India interested in more laptops with integrated 4G connectivity
Reliance Jio, the largest cellular network provider in India, is teaming up with Qualcomm for an inexpensive Snapdragon-powered Windows 10 laptop with integrated LTE. No word yet on the exact SoC planned or if the notebook would be based on an existing design from a major manufacturer. The idea is similar in concept to Intel eSIM which has garnered a very slow adoption rate.
Developing markets are often forced to provide local citizens with low-cost services and technology. In India, the network provider Jio offers an inexpensive smartphone called LYF Earth 1 with 4G connectivity as an incentive to boost the number of 4G users in the region. Now, this same network provider is looking to take it one step further by offering 4G laptops based on Snapdragon SoCs.
Senior Director of Qualcomm's Product Management Development Miguel Nunes has confirmed with an Indian news agency that plans with Jio are already underway to introduce a 4G laptop with bundles and data plans to drive sales. The devices are expected to come pre-installed with Windows 10 and the ability to maintain 24/7 connectivity similar to smartphones.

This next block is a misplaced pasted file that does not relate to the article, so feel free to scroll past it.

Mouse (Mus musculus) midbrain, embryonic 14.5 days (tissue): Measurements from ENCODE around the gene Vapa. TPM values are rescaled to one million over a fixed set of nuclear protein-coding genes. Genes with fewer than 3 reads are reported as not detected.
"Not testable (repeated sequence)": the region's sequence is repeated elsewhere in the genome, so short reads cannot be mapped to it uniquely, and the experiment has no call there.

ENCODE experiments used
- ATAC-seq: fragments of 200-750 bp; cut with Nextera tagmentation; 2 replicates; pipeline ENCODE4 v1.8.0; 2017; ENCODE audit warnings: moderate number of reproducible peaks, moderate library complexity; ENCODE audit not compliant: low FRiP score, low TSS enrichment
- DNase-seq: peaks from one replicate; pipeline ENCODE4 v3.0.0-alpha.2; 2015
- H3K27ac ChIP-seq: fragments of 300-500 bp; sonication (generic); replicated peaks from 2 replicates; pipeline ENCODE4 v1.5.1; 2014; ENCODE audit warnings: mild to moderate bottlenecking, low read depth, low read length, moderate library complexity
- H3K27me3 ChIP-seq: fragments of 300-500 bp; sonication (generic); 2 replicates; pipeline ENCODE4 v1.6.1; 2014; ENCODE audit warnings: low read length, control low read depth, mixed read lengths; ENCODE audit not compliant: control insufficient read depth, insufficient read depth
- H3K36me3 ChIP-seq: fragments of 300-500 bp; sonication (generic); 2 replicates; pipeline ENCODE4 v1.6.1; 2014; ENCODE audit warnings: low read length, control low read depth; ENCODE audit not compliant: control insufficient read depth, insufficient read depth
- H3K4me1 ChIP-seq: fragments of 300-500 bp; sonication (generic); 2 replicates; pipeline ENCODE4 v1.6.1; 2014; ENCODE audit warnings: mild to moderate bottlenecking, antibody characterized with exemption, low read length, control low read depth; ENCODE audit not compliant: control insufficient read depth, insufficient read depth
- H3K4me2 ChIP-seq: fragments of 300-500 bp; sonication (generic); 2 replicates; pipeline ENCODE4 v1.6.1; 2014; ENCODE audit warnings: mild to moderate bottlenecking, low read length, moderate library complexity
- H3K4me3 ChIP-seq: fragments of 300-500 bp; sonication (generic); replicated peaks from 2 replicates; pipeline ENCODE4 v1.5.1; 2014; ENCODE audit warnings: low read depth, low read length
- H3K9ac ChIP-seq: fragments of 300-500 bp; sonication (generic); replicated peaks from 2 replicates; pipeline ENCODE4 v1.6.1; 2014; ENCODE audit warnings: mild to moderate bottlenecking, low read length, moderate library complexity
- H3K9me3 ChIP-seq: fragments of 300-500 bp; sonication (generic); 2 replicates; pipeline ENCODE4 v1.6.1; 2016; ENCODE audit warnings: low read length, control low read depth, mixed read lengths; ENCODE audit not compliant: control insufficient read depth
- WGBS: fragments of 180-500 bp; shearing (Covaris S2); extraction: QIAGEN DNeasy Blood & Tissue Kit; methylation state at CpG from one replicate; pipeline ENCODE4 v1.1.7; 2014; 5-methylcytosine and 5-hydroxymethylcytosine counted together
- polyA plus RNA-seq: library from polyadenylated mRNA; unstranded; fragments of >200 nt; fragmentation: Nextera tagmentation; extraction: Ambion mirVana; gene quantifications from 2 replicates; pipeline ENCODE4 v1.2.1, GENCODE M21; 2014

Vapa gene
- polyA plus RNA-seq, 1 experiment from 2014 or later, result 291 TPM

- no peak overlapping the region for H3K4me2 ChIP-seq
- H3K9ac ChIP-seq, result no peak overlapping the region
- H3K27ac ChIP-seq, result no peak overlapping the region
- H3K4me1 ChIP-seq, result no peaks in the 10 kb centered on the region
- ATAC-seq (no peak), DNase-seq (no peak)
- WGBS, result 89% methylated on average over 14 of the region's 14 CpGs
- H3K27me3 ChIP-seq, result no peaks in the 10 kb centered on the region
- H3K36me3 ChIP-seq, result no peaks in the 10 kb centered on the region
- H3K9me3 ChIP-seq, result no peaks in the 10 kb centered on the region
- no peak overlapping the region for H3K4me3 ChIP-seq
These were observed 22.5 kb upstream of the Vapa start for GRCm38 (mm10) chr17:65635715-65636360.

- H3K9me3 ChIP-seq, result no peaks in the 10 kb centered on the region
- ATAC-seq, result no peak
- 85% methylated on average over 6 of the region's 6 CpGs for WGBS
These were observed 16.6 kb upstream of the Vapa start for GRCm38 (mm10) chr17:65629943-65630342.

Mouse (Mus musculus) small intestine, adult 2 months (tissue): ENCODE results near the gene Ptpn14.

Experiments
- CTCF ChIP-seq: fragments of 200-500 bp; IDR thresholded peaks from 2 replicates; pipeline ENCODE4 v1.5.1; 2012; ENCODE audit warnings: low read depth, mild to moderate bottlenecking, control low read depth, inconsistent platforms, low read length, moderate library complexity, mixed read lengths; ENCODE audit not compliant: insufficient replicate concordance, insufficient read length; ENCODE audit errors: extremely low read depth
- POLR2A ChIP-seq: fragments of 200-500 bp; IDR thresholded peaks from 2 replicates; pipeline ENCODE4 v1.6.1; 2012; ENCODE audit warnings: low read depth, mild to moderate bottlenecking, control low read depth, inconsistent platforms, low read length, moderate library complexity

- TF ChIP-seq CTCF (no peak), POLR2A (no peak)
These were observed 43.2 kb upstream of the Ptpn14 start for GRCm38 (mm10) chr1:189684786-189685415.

The affordable 4G notebook is likely to launch alongside a number of new Jio apps for streaming movie, music, and other media. Thus, the 4G system is expected to carry pre-installed Jio-specific apps like how many smartphones have carrier-specific bloatware.
An ARM-powered Windows laptop with integrated 4G would mimic plans from Intel and Microsoft to incorporate eSIM onto future x86-powered Windows laptops. Consumer laptops with eSIM have yet to take off and so it will be interesting to see if Qualcomm and India can hasten the adoption of always-connected laptops.
Allen Ngo - Lead Editor U.S. - 5073 articles published on Notebookcheck since 2011
After graduating with a B.S. in environmental hydrodynamics from the University of California, I studied reactor physics to become licensed by the U.S. NRC to operate nuclear reactors. There's a striking level of appreciation you gain for everyday consumer electronics after working with modern nuclear reactivity systems astonishingly powered by computers from the 80s. When I'm not managing day-to-day activities and US review articles on Notebookcheck, you can catch me following the eSports scene and the latest gaming news.